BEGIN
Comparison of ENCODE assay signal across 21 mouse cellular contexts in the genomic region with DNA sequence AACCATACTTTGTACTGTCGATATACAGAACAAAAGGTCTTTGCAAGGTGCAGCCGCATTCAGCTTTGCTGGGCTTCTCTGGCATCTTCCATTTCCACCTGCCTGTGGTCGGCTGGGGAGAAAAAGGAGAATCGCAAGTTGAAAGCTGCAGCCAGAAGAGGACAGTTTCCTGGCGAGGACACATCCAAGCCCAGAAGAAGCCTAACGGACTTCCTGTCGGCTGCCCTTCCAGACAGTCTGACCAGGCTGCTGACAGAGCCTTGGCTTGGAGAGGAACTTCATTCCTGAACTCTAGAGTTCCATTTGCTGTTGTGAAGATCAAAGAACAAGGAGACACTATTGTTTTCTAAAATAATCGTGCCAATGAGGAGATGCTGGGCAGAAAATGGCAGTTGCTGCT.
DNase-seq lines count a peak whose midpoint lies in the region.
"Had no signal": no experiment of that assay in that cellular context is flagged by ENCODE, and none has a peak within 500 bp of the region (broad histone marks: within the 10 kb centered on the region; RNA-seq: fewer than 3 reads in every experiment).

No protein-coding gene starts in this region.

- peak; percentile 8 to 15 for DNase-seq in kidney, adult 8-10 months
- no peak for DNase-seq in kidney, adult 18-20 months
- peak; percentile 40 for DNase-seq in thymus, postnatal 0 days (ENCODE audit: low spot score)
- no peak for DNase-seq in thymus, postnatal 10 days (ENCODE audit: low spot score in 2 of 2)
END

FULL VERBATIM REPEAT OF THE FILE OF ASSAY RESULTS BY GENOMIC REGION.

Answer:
Comparison of ENCODE assay signal across 21 mouse cellular contexts in the genomic region with DNA sequence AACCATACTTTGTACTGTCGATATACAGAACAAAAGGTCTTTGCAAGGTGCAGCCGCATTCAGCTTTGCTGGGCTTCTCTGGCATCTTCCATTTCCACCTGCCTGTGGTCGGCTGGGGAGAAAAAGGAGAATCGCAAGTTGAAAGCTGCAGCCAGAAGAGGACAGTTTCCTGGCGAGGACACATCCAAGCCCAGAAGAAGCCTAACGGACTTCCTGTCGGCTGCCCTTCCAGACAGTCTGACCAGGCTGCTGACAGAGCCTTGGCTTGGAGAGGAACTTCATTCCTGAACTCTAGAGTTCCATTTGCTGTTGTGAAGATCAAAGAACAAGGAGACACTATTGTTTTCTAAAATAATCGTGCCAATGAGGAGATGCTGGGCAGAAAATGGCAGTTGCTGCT.
DNase-seq lines count a peak whose midpoint lies in the region.
"Had no signal": no experiment of that assay in that cellular context is flagged by ENCODE, and none has a peak within 500 bp of the region (broad histone marks: within the 10 kb centered on the region; RNA-seq: fewer than 3 reads in every experiment).

No protein-coding gene starts in this region.

- peak; percentile 8 to 15 for DNase-seq in kidney, adult 8-10 months
- no peak for DNase-seq in kidney, adult 18-20 months
- peak; percentile 40 for DNase-seq in thymus, postnatal 0 days (ENCODE audit: low spot score)
- no peak for DNase-seq in thymus, postnatal 10 days (ENCODE audit: low spot score in 2 of 2)